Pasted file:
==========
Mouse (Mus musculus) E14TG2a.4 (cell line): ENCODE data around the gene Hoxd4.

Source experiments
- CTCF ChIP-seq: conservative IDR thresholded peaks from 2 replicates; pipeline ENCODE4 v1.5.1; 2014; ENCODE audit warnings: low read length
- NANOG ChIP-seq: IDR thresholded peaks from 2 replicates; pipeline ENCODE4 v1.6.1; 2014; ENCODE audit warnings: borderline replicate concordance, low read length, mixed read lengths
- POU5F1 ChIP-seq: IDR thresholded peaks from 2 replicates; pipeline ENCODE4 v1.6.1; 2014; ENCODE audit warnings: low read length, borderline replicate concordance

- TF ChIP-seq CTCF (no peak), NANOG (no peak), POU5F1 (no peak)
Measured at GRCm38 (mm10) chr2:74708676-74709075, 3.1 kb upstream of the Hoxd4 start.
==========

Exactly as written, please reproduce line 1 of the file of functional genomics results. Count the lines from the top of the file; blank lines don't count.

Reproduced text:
Mouse (Mus musculus) E14TG2a.4 (cell line): ENCODE data around the gene Hoxd4.